Good evening, bookworm, do come in. Here, let me take your coat so the cats don’t lie on it and you get comfortable by the fire. Do you like the new forest green colour on the chimney breast? I had to go for a dark colour thanks to the dragons getting a little over-excited when they tried stealing coal from the fire. It got rather heated and the soot was a nightmare to clean off the walls. If you look closely you can just about see an outline of a scorch mark beneath the many coats of paint. It makes me think of a young sapling when I see it, a little like an ink blot test!
Speaking of young, have you heard of a book called Heather by G.C. McKay? You’ll need something sweet to get through this so here’s some sticky toffee pudding and custard to enjoy while I tell you all about it.
Let’s start with the blurb:
14 Reasons Why You Should Get With
H. You’ve never known anyone who makes you feel the way she does
E. She’s drop dead gorgeous, and you met her inside a bookstore
A. The clothes she wears are all inadvertent cosplay outfits
T. She can keep secrets (?)
H. She won’t hit the wall for decades
E. She’s never mentioned anything about being a feminist
R. She looks at you the same way you do her
L. You’ve never heard her talk about her dietary preferences
O. When you’re with her the world is more vibrant, more… colourful
R. She somehow makes dungarees look good
A. She’s the only girl you’ve ever truly wanted to protect
L. Since you have no children, with her, you get to play Daddy
I. She’ll remain fertile for decades
E. She hasn’t ploughed her way through more pipe than Andy Dufresne
1 Reason You Should NOT Get With
14. Making you, 21 years her senior.
You’re 35, Michael. 35.
Heather is 14.
Heather Loralie is fourteen years old.
Now here’s a little about the author:
G.C. McKay is a writer with a Masters degree in existentially-induced nihilism, a PhD in gazing long enough into the abyss until it gazes back and a Perfect Attendance Certificate in all drinks containing alcohol, including mouthwash. He enjoys doing an impression of himself whilst reviewing books that’ll knock your balls off on his YouTube channel: youtube.com/gcmckay
Deriving the majority of his material from the dank, debauched wet spots of his ever-questionable memory, you’ll find his characters trapped inside a world similar to the one you inhabit; a place where promises are only made to be broken, betrayal is rife and often encouraged and identities crumble and wither under the irresistible appeal of salacious self-destruction. For fans of Dark Literary and Transgressive Fiction, Psychological Horror, Satire and Black Humour.
And here’s my review: Well.
It’s not often I’m lost for words but I’m struggling to gather my thoughts on this one and feel like I’m herding cats around the alleys of my brain to capture them for you.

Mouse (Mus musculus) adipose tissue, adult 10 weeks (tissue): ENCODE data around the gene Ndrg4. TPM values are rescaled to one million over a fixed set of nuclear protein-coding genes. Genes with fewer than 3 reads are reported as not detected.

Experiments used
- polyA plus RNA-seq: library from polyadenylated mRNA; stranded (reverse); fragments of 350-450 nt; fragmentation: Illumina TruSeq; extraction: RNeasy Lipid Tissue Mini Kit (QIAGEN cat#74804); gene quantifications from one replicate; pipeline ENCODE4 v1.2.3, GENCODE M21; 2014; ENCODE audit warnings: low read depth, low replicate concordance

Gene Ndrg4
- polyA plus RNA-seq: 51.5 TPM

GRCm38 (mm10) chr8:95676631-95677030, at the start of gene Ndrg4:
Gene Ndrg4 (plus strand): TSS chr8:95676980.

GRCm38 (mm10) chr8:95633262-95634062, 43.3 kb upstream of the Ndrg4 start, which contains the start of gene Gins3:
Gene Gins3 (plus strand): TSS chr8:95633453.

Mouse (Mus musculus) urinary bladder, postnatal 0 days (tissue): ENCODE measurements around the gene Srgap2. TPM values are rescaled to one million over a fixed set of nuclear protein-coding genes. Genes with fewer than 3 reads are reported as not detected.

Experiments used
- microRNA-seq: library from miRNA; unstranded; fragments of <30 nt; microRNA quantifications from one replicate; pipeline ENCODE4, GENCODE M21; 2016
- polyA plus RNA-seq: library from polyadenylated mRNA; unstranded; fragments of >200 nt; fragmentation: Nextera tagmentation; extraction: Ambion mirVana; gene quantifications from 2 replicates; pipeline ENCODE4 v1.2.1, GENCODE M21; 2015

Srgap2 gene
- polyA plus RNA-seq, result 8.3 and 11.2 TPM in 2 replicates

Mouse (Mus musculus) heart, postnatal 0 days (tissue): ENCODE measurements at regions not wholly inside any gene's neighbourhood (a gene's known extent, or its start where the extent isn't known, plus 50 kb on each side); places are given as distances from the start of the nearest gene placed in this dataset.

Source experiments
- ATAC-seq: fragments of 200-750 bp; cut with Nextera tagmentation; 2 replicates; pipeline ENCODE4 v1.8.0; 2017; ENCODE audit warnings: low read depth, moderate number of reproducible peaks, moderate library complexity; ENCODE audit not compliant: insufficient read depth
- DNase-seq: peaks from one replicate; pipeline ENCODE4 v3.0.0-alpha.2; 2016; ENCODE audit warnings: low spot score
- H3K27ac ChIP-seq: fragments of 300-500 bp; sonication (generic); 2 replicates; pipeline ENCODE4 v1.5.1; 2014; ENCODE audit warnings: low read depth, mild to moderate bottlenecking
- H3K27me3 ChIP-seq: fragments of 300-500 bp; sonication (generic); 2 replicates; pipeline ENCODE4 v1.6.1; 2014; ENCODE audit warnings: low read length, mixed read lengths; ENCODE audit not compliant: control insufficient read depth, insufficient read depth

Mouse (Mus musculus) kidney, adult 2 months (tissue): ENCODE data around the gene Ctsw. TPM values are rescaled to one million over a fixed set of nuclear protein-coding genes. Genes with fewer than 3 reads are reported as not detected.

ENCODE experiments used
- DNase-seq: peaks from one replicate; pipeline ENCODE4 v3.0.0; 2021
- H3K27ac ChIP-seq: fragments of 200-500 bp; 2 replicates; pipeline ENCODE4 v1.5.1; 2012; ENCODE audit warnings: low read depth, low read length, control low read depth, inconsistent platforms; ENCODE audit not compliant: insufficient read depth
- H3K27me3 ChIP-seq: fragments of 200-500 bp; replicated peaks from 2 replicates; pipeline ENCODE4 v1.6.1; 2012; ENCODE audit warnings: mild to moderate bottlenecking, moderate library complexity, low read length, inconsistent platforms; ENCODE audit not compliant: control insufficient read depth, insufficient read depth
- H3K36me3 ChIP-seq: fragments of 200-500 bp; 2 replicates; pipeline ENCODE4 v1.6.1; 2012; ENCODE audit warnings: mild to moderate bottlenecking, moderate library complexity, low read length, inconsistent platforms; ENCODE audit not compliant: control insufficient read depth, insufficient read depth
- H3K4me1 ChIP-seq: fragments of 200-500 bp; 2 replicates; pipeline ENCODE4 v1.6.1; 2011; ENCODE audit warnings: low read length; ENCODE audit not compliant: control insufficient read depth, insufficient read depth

The novel is exactly as described on the tin. A 35 year old man begins an illicit relationship with a 14 year old girl. This may be enough to instantly put some people off the book but I was intrigued, especially as there was a scandal at my high school involving a teenage girl and a man more than twice her age.
I wasn’t prepared for the dark, twisted rabbit hole I fell down as I was exposed to the narrator’s every twisted thought, sexual urge and experience with Heather. Michael works as a barista in a bookshop cafe, the location of their fateful meeting. He’s surrounded by Gen Z and woke millennial colleagues who belong to the digital world which he shuns. He’s bored, an outsider and his life is bleak. Then in walks Heather with her parents.
My daughter is 13 and I found Michael’s fantasies about Heather’s young body utterly repulsive. Yet a little like that “I can’t not look” sensation of a car crash, I felt compelled to continue. After all, it couldn’t get more graphic than that, surely. Oh my dear bookworm, it did.
The novel progresses from Michael’s fantasy to reality, and repulsive acts move to outright debauchery. I felt sick to the stomach reading a scene in a park involving a younger witness and willed them to be caught.
As much as I loathed Michael’s paedophilic awakening, Heather chilled me to the core. At once a child and a seductress, a victim and a psychopath, this conflicted and deadly character made me continue reading to the bitter end. I hoped for resolution, for it all to stop. I should have guessed the ending wouldn’t leave me feeling happy and warm. There are no cute kittens or happiness in this story, bookworm.
There are other characters too who feature on the periphery of Michael and Heather’s infatuation and lust. They’re all subjected to Michael’s scathing judgements and Heather’s manipulation and I didn’t find them particularly likeable either.
This is one of the most disturbing, sexually graphic, vile books I have ever read. And yet I have to give the author credit for the quality of his characterisation. Few writers would dare take on this subject matter unless it’s perhaps a dark crime thriller where the protagonist is a haunted detective who will ultimately make the perpetrator pay. I couldn’t relate to the characters but I felt a dark fascination for them that I can’t quite explain.
Would I recommend it? Not to my friends, I wouldn’t put them through that. But for those who enjoy the extreme discomfort of the darkest literary and transgressive fiction imaginable, I think they’ll love this.
I’m going to give it 4 stars because whilst I would happily never read a novel like this again, I can see the author’s skill in creating his characters and plot. Thanks to the author and Book Sirens for the digital copy of this book in return for my honest opinion.
Now if you’ll excuse me, I’m off to cuddle my cats and find pictures of cute kittens on the web to try and shake the dark images from Heather out of my mind. Until next time bookworm, farewell!